We are ready to pay and have clarity on obstacles.

How much land is to be acquired for projects over the next few years?

Land is mainly acquired for railways, metro lines, transmission lines, etc.

There is a microscopic minority in the country that does not want to see development happening.

We need to maintain equilibrium between economy and ecology.

For example, if there was 80 per cent consent clause applicable in case of Delhi Metro, would it have been developed?

What do you have to say about the allegations made by Congress Vice-President Rahul Gandhi on the land acquisition ordinance?

There are some people who convert a problem into an opportunity, while some others turn an opportunity into a problem.

It is a political strategy to stop us from doing what they could not do.

We are following a nationalist model of growth where the poor are the focal point.

Till capital investment comes into economy, employment cannot be generated, eradication of poverty will not happen, per capita income will not increase.

The Narendra Modi government has neither capitalist nor socialist thinking. We are trying to promote rural growth and for that we will use PPP model to save money in infrastructure.

Rahul Gandhi and the Congress are confused.

People who have never been a gram panchayat sarpanch were policymakers.

Sitting in Delhi, they are saying things along with non-government organisations and trying to stop development.

Why did land acquisition protest not pick up? When a road is constructed, the value of land increases 10 times.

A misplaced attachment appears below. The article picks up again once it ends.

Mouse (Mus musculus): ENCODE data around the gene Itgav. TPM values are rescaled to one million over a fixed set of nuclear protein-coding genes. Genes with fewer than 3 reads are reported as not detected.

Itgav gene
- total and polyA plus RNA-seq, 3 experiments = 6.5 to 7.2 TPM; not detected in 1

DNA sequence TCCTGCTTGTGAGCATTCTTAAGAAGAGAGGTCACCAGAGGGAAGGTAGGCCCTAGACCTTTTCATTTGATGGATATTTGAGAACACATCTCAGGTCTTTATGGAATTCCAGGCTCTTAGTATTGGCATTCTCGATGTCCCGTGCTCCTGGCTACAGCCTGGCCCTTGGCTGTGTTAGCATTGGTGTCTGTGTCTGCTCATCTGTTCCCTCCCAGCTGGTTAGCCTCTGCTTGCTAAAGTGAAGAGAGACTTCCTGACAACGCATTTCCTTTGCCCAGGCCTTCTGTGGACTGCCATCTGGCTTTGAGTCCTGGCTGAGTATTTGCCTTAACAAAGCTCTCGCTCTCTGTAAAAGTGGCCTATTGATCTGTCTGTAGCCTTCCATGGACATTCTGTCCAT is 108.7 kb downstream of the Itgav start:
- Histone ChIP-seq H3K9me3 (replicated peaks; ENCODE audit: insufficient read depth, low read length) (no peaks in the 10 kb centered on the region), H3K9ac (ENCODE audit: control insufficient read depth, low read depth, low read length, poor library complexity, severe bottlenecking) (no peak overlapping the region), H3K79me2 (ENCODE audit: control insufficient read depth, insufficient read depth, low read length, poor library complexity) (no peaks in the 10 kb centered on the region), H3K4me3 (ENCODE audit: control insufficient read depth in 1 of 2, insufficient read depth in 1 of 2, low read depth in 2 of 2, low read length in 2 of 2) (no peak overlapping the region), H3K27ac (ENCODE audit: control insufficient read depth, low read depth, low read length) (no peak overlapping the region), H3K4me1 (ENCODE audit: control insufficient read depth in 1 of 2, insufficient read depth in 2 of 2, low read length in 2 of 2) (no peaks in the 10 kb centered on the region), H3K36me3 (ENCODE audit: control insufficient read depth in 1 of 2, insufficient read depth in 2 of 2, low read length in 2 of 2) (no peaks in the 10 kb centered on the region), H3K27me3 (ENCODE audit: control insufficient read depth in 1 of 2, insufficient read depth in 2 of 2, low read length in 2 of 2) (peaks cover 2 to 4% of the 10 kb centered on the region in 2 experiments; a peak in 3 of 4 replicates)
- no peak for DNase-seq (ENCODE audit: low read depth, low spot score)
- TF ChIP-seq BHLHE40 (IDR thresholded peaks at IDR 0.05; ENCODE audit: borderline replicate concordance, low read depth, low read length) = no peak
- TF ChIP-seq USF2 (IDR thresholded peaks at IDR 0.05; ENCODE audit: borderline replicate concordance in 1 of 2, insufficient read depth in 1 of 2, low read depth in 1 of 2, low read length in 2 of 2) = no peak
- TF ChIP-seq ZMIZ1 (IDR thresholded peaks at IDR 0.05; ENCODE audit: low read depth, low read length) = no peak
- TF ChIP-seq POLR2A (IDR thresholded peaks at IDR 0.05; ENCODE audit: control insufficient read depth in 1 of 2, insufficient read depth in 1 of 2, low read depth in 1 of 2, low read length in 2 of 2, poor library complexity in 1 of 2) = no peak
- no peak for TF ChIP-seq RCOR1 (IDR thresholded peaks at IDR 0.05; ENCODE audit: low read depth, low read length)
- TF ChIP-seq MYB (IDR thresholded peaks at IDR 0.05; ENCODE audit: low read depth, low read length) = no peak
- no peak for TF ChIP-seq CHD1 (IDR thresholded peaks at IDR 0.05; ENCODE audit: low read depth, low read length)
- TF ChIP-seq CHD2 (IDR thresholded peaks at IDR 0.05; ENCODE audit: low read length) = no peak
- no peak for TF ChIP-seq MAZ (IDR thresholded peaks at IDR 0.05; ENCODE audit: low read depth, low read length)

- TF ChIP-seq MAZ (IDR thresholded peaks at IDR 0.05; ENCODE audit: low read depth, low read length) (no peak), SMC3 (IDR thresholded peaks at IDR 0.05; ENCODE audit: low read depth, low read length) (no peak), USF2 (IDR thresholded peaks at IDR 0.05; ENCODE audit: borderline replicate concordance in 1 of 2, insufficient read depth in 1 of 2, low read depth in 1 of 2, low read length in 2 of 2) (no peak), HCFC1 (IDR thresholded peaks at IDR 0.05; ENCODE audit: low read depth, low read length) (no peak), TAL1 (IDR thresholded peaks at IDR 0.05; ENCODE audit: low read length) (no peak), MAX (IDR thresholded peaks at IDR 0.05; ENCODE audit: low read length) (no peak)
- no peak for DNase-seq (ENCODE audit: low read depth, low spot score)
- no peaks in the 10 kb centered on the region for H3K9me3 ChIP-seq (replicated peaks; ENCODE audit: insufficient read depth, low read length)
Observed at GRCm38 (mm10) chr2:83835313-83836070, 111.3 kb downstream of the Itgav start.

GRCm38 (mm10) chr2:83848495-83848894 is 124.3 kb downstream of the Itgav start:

When agriculture produce fetches more money, purchasing power increases.

There is difference in their economic thinking and ours.

They want to create an impression that the government is pro-corporate and is against minority.

They are doing wrong propaganda. Delhi runs on perception but we move on ground reality.

It is image versus reality and ground reality versus perception.

The Comptroller and Auditor General has made allegations against the Purti group. Are your business interests under scrutiny?

I am neither an industrialist nor a contractor nor a businessman.

Social entrepreneurship is common in Maharashtra.

I got 500 farmer families together and introduced things like organic farming and green power.

We have a cooperative store, which has Rs 50-crore (Rs 500-million) turnover.

People think this is business.

If I do business, I can make Rs 200 crore (Rs 2 billion) a month but I do not do this. My wife and I had shares of Rs 4,000.

But I resigned from everywhere in 2012 after I got fed up with the media.

I am not a director or an entrepreneur.

After I did not get a loan for an integrated sugar project from cooperative because the sugar industry was barred, I took a loan from IREDA for renewable power, for ethanol from Bank of Maharashtra and State Bank of Indore.

For sugar, I took loans from 16 cooperative banks.

It started in 2004, I had taken Rs 46-crore (Rs 460-million) loan. Sugarcane plantation and sugar mills were in distress and I took charge of two mills.

It became a non-performing asset of Rs 84 crore (Rs 840 million).

Of 29 companies, ours was the only one that returned Rs 72.5 crore (Rs 725 million) at 12 per cent interest in a single instalment.

All this happened during the Congress rule in Maharashtra. Where is the corruption here?

Photograph: Kind courtesy, NHAI

BS Bureau in New Delhi
Source: source image